Six Sherpas died on the ascent, when four square miles of ice caved in on the Khumbu icefall (the first part of the ascent at 18,000 feet), burying the men. As Miura wrote in his journal afterwards,
“A shadow covers the expedition. How can I justify this adventure now? There can be no happy ending anymore, no matter what I do.”
The expedition went on. On May 6, 1970, Miura skied down the Southern Col. He decided to use a parachute to slow him down, unsure whether it would work in the thin air. It did. Miura skied 6,600 feet in 2 minutes and 20 seconds. He then lost control and fell… and continued falling for 1,320 feet. He finally slid to a stop, 250 feet from the crevasse. Bruised, but alive.
In 2003, Yuichiro Miura set a world record by becoming the oldest person to ascend Mount Everest, at 70. In 2013, he broke that record by ascending Everest at the crisp age of 80.
Human beings are the only known species to be aware of an inevitable death. We’re also the only species willingly inviting death ever closer, often in spectacular fashion. Miura wrote the night before his ski attempt:
“I try to write a letter to my daughter, to tell her about my dreams and my ambitions. But my mind wanders. There have been many summits, many adventures. But this is different. Something has happened to me. For the first time, I am afraid. I feel lonely and burdened. I worry about failing more than dying. I think of Icarus, who flew too close to the sun. Death would be an easy way out.”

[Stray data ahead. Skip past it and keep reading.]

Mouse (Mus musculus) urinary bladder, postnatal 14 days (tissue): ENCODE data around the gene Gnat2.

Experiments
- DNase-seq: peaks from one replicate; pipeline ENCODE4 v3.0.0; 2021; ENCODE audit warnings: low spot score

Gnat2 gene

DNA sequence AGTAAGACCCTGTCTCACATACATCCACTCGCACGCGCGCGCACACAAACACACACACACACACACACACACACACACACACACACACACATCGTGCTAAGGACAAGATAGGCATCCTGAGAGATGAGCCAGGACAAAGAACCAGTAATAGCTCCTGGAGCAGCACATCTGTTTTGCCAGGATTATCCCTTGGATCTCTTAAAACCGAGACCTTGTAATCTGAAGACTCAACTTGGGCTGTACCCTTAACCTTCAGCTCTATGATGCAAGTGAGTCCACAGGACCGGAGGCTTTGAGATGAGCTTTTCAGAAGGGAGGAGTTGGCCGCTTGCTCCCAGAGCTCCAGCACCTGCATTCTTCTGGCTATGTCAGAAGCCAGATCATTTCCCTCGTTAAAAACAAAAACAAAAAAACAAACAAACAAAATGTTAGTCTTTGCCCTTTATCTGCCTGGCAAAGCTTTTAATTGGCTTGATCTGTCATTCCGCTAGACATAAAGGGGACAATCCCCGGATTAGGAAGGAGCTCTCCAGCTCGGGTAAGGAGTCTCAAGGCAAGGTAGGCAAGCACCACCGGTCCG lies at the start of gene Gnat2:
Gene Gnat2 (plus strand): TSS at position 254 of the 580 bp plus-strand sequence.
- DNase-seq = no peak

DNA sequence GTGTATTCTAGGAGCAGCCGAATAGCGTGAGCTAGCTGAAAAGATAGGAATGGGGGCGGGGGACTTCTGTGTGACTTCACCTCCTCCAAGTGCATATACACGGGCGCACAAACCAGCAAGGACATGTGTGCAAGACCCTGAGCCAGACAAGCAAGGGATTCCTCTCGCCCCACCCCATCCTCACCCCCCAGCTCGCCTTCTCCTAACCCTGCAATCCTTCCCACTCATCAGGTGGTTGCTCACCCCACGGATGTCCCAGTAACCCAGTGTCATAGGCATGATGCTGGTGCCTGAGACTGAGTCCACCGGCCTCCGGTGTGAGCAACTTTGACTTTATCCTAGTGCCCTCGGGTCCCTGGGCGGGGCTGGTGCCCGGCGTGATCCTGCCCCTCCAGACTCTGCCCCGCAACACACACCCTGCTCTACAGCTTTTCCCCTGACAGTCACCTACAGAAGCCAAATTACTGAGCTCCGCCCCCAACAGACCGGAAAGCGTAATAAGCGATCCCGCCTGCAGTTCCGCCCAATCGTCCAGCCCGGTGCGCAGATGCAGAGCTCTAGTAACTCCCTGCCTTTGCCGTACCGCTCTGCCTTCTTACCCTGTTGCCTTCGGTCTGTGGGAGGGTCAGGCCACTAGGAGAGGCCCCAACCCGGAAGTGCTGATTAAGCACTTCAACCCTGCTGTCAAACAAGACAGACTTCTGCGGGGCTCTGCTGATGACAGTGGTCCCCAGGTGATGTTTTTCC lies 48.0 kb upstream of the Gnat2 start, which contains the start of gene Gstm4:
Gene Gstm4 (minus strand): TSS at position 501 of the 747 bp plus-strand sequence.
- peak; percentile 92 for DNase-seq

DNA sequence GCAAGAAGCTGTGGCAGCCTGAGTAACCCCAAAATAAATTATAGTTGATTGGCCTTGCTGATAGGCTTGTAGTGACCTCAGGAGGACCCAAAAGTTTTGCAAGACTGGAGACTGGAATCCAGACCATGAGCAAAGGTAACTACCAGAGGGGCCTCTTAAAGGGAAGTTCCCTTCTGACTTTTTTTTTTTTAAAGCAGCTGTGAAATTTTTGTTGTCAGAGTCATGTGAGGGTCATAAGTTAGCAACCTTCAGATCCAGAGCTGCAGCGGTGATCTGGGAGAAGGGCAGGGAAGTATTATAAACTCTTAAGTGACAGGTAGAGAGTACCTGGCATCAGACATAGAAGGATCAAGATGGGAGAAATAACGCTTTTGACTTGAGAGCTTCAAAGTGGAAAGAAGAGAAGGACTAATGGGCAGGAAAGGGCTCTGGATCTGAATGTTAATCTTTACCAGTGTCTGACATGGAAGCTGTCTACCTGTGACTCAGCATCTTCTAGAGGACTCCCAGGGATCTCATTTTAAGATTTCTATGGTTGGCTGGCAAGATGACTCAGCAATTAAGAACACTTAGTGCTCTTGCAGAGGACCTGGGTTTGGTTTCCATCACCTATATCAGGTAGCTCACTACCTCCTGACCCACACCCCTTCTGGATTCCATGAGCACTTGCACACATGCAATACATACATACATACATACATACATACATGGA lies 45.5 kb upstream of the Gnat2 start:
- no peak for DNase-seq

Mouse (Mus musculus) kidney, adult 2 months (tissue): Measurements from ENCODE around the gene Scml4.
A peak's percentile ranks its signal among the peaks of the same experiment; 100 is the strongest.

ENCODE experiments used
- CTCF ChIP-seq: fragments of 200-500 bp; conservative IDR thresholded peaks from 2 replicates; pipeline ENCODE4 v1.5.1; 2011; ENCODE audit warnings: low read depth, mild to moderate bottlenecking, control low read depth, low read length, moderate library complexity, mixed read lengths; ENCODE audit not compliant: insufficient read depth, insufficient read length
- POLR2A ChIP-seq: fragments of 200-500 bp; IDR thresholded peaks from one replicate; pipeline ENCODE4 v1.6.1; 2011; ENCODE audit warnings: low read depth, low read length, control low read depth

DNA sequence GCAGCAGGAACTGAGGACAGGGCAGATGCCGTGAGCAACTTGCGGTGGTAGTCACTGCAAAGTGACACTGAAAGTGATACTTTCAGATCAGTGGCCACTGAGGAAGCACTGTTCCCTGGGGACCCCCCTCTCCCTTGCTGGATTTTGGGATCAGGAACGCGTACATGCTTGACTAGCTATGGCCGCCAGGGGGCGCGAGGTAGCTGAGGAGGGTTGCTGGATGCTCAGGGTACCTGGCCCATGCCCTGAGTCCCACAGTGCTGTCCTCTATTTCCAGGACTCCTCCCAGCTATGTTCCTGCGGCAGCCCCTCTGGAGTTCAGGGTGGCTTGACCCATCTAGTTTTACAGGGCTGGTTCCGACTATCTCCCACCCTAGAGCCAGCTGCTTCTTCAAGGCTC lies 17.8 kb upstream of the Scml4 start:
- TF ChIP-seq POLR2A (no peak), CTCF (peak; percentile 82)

I think I understand why Miura did what he did. It’s not about the adrenaline rush. It’s not about making life more interesting. It’s not even about escapism, of seeking a way out of a dull existence.
It’s about the pursuit of excellence. It’s about the very simple and powerful realization that one can be great. Greatness is an incredible abstraction. It exists at an altitude high above most other things, on a plane all by itself. It can comprise any discipline. One can be a great, truly great, dishwasher. One can be a great cook, a great parent, a great writer, a great healer. I think the door to greatness is opened when this turns from a vocation to a passion. The P word gets thrown around a lot these days. For the purposes of this note, I will define a passion as a thing that is done out of a desire to do that thing; in other words a passion is an end in itself, not a means to one.
I’ve thought often about why Miura said “I worry about failing more than dying.” Was he a diehard fool? Maybe. I think the only real way in which Miura could have defined failure is as the failure to try. Of getting cold feet and backing out. The failure to try weighs upon me daily. Defining failure defines success.